Electronic voting machines are more accurate than ever, according to the electronic voting machine vendors. Yet, the 2008 season of Democratic and Republican primaries was full of examples of electronic voting machine failures that threatened to affect the election.
Electronic voting machines were supposed to be the answer to the hanging
chads and human error that threatened to undo the democratic process. But eight
years and billions of dollars after the infamous Florida
recount, electronic voting is proving to be just as unreliable.
The 2008 primary elections offered five prime examples of electronic voting
machine failures with potential impact on the election:
In the Aug. 26 primary in Palm Beach
County, several votes in a judicial
contest disappeared during a recount, then reappeared in a second and third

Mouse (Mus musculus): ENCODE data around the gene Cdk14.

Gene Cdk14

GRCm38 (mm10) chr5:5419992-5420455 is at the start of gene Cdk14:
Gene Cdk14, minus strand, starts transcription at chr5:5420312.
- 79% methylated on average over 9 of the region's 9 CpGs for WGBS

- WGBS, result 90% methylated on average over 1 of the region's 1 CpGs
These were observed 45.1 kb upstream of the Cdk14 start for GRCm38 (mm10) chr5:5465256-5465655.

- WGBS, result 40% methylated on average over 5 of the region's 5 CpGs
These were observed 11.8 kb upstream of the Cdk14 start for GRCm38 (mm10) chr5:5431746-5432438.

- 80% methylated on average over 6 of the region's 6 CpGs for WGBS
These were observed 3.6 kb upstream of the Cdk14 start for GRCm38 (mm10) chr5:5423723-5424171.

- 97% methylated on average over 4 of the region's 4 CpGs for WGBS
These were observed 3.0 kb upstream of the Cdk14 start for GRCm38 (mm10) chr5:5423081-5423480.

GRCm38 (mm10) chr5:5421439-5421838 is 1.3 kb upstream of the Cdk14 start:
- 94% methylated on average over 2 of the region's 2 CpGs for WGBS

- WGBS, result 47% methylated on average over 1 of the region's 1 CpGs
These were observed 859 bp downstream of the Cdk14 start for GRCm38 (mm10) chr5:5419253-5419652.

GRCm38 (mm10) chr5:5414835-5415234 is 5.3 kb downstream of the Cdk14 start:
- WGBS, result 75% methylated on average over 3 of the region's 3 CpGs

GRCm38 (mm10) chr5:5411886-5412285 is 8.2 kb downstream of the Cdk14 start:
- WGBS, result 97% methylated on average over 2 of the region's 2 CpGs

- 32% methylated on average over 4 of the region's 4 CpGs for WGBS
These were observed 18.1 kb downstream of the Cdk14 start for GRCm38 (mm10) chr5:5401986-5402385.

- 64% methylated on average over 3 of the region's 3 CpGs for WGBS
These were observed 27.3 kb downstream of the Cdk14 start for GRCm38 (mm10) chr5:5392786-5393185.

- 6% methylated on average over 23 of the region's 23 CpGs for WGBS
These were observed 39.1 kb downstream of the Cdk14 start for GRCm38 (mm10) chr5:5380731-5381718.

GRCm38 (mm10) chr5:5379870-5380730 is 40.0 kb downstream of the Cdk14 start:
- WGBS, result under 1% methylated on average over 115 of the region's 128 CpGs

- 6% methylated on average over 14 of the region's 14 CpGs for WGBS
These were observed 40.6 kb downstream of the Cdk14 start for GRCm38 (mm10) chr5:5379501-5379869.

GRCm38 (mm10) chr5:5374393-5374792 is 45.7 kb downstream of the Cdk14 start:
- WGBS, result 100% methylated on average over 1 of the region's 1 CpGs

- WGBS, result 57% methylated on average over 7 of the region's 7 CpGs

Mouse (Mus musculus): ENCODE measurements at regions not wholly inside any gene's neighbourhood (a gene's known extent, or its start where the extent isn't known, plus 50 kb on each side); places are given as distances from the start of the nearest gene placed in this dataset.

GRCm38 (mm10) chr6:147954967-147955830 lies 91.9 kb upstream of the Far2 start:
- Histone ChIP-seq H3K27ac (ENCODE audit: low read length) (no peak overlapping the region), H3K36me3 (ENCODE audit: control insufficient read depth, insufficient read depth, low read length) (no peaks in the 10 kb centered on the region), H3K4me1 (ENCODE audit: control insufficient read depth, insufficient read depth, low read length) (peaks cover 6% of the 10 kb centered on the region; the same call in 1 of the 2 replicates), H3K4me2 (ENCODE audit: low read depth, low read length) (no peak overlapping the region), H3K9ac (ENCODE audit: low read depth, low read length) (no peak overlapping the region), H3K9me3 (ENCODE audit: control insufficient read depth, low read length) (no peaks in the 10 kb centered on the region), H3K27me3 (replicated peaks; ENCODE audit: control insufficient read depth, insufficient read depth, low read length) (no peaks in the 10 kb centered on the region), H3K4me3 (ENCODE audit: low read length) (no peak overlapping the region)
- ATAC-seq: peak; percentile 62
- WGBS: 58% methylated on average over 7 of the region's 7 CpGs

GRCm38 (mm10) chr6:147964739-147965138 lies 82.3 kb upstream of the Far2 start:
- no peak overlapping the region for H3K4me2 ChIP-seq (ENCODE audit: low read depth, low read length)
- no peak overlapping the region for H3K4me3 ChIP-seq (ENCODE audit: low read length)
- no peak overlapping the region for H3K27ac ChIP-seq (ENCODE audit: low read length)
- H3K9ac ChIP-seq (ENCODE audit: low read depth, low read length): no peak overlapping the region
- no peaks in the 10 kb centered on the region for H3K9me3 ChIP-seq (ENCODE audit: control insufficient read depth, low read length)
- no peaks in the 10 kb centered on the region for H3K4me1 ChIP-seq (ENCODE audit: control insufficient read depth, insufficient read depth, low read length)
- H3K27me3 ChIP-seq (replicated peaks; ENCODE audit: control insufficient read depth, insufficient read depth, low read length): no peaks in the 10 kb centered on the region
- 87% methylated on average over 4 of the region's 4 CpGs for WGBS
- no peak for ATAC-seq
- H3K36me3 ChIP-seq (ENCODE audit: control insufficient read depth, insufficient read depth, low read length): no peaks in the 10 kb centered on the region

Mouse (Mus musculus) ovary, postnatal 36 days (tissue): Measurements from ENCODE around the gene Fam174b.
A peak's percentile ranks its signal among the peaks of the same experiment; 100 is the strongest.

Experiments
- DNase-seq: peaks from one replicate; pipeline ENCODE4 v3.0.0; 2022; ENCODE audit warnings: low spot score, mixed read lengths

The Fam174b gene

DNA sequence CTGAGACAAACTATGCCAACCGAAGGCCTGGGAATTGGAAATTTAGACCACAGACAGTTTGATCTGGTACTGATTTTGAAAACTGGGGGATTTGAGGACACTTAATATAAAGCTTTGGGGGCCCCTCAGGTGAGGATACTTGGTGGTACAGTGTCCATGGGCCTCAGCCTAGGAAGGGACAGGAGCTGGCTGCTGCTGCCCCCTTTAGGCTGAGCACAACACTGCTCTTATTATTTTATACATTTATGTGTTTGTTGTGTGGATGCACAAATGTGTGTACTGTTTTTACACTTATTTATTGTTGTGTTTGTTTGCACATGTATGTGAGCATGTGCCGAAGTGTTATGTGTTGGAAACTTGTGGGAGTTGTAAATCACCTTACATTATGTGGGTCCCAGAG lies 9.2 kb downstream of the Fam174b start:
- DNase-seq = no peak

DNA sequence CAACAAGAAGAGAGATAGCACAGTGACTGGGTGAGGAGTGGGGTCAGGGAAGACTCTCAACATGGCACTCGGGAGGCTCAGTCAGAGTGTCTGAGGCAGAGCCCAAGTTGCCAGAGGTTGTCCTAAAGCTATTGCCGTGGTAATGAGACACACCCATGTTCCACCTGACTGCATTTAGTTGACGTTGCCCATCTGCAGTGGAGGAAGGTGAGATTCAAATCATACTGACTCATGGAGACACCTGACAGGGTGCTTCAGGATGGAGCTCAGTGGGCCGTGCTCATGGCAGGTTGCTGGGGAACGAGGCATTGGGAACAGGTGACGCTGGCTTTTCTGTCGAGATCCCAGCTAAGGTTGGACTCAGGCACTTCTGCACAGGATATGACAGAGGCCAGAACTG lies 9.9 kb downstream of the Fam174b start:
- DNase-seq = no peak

recount, flipping the outcome to a different winner each time.
In the Jan. 19 Republican presidential primary, touch-screen machines in 80
percent of precincts temporarily failed, and a number of precincts ran out of
paper ballots and sent voters to cast provisional ballots at other precincts.
here to read more about the pitfalls of electronic voting and how to address
In the March 4 primary, votes in at least 11 counties were
"dropped" when memory cards were uploaded to computer servers due to
a software flaw.
In the Sept. 9 primary, three different counts produced three different vote
totals, with thousands of "phantom votes" appearing in the first two
Union County officials reported some of the electronic voting
machines gave incorrect party vote totals in the Feb. 5 presidential primary